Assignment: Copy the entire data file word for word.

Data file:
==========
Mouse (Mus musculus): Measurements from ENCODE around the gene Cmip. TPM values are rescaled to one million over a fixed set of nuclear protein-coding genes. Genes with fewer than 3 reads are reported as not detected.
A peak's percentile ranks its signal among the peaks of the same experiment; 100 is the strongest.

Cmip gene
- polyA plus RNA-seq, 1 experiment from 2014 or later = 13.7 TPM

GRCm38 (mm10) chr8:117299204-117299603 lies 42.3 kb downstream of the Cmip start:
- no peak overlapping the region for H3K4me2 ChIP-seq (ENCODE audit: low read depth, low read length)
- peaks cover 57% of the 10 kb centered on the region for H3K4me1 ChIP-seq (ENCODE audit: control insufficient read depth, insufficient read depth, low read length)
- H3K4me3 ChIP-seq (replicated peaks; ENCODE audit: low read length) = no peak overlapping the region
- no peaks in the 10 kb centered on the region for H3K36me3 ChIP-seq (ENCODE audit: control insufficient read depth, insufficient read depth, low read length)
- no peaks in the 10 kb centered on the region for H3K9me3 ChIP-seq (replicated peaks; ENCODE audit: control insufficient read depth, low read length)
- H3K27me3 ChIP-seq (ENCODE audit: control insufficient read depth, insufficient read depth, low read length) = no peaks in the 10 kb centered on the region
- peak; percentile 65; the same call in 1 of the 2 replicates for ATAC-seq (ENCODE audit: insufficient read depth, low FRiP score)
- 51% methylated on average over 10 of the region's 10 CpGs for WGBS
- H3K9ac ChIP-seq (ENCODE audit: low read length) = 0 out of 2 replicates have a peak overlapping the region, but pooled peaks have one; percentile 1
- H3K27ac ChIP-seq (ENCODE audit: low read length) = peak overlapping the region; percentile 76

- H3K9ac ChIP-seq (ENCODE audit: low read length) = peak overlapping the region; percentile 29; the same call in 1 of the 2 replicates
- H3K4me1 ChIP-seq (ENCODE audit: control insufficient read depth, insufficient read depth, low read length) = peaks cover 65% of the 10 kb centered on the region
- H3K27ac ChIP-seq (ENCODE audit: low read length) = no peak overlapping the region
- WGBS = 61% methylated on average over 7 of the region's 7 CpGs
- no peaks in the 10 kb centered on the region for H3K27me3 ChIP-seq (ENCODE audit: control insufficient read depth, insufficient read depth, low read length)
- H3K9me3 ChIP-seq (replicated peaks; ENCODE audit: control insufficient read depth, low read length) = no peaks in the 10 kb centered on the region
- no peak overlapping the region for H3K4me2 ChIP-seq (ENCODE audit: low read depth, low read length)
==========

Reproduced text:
Mouse (Mus musculus): Measurements from ENCODE around the gene Cmip. TPM values are rescaled to one million over a fixed set of nuclear protein-coding genes. Genes with fewer than 3 reads are reported as not detected.
A peak's percentile ranks its signal among the peaks of the same experiment; 100 is the strongest.

Cmip gene
- polyA plus RNA-seq, 1 experiment from 2014 or later = 13.7 TPM

GRCm38 (mm10) chr8:117299204-117299603 lies 42.3 kb downstream of the Cmip start:
- no peak overlapping the region for H3K4me2 ChIP-seq (ENCODE audit: low read depth, low read length)
- peaks cover 57% of the 10 kb centered on the region for H3K4me1 ChIP-seq (ENCODE audit: control insufficient read depth, insufficient read depth, low read length)
- H3K4me3 ChIP-seq (replicated peaks; ENCODE audit: low read length) = no peak overlapping the region
- no peaks in the 10 kb centered on the region for H3K36me3 ChIP-seq (ENCODE audit: control insufficient read depth, insufficient read depth, low read length)
- no peaks in the 10 kb centered on the region for H3K9me3 ChIP-seq (replicated peaks; ENCODE audit: control insufficient read depth, low read length)
- H3K27me3 ChIP-seq (ENCODE audit: control insufficient read depth, insufficient read depth, low read length) = no peaks in the 10 kb centered on the region
- peak; percentile 65; the same call in 1 of the 2 replicates for ATAC-seq (ENCODE audit: insufficient read depth, low FRiP score)
- 51% methylated on average over 10 of the region's 10 CpGs for WGBS
- H3K9ac ChIP-seq (ENCODE audit: low read length) = 0 out of 2 replicates have a peak overlapping the region, but pooled peaks have one; percentile 1
- H3K27ac ChIP-seq (ENCODE audit: low read length) = peak overlapping the region; percentile 76

- H3K9ac ChIP-seq (ENCODE audit: low read length) = peak overlapping the region; percentile 29; the same call in 1 of the 2 replicates
- H3K4me1 ChIP-seq (ENCODE audit: control insufficient read depth, insufficient read depth, low read length) = peaks cover 65% of the 10 kb centered on the region
- H3K27ac ChIP-seq (ENCODE audit: low read length) = no peak overlapping the region
- WGBS = 61% methylated on average over 7 of the region's 7 CpGs
- no peaks in the 10 kb centered on the region for H3K27me3 ChIP-seq (ENCODE audit: control insufficient read depth, insufficient read depth, low read length)
- H3K9me3 ChIP-seq (replicated peaks; ENCODE audit: control insufficient read depth, low read length) = no peaks in the 10 kb centered on the region
- no peak overlapping the region for H3K4me2 ChIP-seq (ENCODE audit: low read depth, low read length)